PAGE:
his skull to leave him and then to re
turn and lay open the chest of the
body lying dead on the ground. One
of those agile quadrupeds one day
darted in among a herd of antelopes
near Lake IboU, In Uganda, and killed
twenty-seven of them.
The panther is naturally extremely
tenacious of life. Those who have
most closely studied bis ways and hab
its assure us that he does not suecumb
immediately to the wound of a bullet
that bas plercdti his heart. He must
have in this respect the privilege of
the lion. Other hunters bear witness
that many of these animals after re-
ft
&
&
wtvlnt ft «£i feattt
fcave t«ll atrucgled for ii
and died only by Jtaw agony.
A Cterman sporfe)g&ansucceeded in one
ot bin bunts in getting poos8Midnvot
very young panther, of which be irled
to make a pet
But one day whan ttuqr bad taken
blitt into the fonct be was long in re
turning to bia mautert,andtwoserv
ant*. were sent to learn what had be
come of him. Tbe panther bpouij on
tbem, threw them both to tbe ground
and tore their bodle* open.^
8ubt3e, swift and fiiniater, the pan
ther bas a fiendish fondness for tor
taring bin vlctlma, beast or hntnan.
He will play with a half dead man
Uke a cat with a broken winged bird.
Having crushed down a native, tbe
panther will spring Into the bushes'
and bide. The unfortunate, thinking
bis enemy gone, essay* to Msfe or crawl
away, only to. be suddenly struck to
earth again, to be fought over by Jack
als, hyenas and vultures.
M. Jacques Arago, a scholar and
traveler of European celebrity, thus
draws the portrait.of tb« panther:
"Is that a tiger, lizard, a serpent
or a lion which so Aawoured space? Is
it a flame whose movement flashes
with the rapidity of thought? It Is the
panther in Quest of bis prey It Is the
(Umblest, the most agile of the quad
rupeds that tbe hunter pursues. Your
ball-must fly swiftly to overtake him.
Tbe an«w is not so swift as he. And
how Is it possible to strike that elastic
body which stretches out, curves,
bends about, sbortewt
"How seize on th* moving being to
which all quiet is impossible, which is
refreshed by motion, enervated by
calm and sleep?
"You aim at the earth. The'panther
yon thought to striko with an infalli
ble missile draws your eyes above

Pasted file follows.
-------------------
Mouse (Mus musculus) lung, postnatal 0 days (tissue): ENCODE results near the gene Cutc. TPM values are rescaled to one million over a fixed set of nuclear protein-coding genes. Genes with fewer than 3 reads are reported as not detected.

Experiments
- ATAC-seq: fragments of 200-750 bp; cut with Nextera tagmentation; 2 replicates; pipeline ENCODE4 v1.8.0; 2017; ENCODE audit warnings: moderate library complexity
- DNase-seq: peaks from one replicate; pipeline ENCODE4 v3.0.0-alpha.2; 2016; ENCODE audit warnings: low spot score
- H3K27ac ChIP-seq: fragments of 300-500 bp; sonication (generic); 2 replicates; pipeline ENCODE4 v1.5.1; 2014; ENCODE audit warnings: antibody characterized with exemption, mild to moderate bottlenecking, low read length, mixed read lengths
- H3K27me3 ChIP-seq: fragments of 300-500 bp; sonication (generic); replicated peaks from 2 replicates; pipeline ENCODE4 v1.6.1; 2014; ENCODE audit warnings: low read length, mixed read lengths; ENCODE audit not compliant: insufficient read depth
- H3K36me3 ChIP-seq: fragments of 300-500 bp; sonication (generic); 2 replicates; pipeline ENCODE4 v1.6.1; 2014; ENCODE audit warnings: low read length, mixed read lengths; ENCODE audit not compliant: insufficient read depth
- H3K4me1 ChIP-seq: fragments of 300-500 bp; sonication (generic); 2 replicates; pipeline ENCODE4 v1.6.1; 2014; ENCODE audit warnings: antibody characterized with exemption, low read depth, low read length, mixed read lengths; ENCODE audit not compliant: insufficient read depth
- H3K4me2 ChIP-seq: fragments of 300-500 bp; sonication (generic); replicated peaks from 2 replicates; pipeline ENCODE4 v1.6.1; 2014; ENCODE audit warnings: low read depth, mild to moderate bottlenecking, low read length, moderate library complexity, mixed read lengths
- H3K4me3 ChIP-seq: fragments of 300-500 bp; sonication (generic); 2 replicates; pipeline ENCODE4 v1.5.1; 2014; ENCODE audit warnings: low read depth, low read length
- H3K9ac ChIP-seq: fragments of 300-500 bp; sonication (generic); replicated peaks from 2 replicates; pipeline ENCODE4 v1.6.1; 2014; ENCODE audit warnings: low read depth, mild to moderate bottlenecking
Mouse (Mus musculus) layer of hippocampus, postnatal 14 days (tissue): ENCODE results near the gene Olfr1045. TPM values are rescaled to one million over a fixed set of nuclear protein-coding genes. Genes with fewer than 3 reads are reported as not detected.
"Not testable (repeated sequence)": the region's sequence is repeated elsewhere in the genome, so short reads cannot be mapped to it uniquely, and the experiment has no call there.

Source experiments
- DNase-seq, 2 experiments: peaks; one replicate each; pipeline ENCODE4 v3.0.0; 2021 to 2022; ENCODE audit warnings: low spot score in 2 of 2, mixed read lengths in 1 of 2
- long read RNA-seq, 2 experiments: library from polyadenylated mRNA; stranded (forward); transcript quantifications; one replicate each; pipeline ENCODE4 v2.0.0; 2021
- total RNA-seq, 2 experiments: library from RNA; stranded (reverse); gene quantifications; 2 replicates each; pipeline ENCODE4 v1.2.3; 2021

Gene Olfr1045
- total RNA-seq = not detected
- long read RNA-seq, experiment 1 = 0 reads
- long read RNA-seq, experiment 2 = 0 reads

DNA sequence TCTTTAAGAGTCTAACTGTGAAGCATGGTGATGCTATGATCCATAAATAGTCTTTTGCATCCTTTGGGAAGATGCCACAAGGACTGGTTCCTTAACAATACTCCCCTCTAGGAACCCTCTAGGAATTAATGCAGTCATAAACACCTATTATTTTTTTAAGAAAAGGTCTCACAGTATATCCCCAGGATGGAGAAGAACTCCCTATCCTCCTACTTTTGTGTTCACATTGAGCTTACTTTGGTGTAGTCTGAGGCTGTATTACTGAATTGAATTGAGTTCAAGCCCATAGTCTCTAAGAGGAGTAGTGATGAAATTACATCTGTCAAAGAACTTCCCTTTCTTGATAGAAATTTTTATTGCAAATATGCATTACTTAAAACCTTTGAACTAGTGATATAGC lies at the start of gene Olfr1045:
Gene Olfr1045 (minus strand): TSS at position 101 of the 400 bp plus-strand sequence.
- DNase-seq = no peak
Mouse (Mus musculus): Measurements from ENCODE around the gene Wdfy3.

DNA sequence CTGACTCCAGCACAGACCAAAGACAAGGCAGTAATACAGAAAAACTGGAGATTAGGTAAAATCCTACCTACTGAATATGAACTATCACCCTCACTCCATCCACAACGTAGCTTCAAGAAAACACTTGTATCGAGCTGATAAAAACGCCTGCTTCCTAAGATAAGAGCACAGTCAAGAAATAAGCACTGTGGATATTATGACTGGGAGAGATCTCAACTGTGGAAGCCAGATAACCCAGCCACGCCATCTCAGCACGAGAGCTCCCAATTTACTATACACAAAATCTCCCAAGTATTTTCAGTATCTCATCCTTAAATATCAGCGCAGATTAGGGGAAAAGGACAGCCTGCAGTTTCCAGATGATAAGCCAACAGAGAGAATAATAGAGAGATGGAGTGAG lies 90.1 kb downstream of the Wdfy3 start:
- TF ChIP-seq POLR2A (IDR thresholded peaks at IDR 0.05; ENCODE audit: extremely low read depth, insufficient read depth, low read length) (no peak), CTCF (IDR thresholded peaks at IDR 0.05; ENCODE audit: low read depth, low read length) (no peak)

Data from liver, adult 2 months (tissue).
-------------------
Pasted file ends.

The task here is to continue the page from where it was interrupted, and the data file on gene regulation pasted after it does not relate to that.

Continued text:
your head to see him. He does not go
on feet he flies.
"It is the panther rather than the
lion or the tiger who should be known
as the king of beasts,"
More allege than other dangerous
beasts, the panther so contributes to
the perplexities of bis pursuers. His
cry, tafrequenUy beard, to a harsh
noise, something between grunt, and
a cough. He emits a short roar at
times when charging, an assailant.
While difficult for parties to circum
vent, panthers are less suspicious of
traps than lions, etc., and they, are
often caught In baited cage traps.
A writer in tbe American Field de
scribes a thrilling panther hunt in Brit
ish East Africa, northwest of En
tebbe, illustrating the brute's agility,
resourcefulness and tenacity to life.
"We were following elephant tracks
into a thicket of 'wait a bit' brushes
(so named because of the annoying
thorns) when a large leopard sprang
In front of us," he says.
."Burns, who was in tbe lead, took
•hot at him, but scored a clean mlsa
on account of his pony rearing to the
side. I'noticed the brute make for
bnsb to, the, right of us, so. we started
after blm on'foot, leaving* George to
look after the ponies. Suddenly up
Jumped the leopard about twenty yards
from us. We both fired together, and
tbe brute made a leap as if hard bit
Burns was about six yards to the right
of me when he cried out:
'Look out, kidl*
"But before I had time to look tbe
lpopard sprang and floored me like a
tenpin, knocking my rifle from my
hands. He sprang from the left side,
so my right arm was free. As luck
would have it my knife was on the
right side of my belt. Drawing it,
let the savage brute have its point
clean in bis snout Just as-uS-was la
the act of clawing at my throat Burnsi
who bad fixed his bayonet, came to
my assistance. The brute thought It
best to clear out.
"After, creeping fifteen yards Burns
pointed to a bush, and there I saw the
old fellow lying down, evidently In
great pain. He would keep getting up
and lying down, all tbe time licking
bis side where the wounds were. This
time we decided to have a good broad
side at blm, so crept to tbe left taking
care not to let tbe animal see us,
When we got between fifty and a hun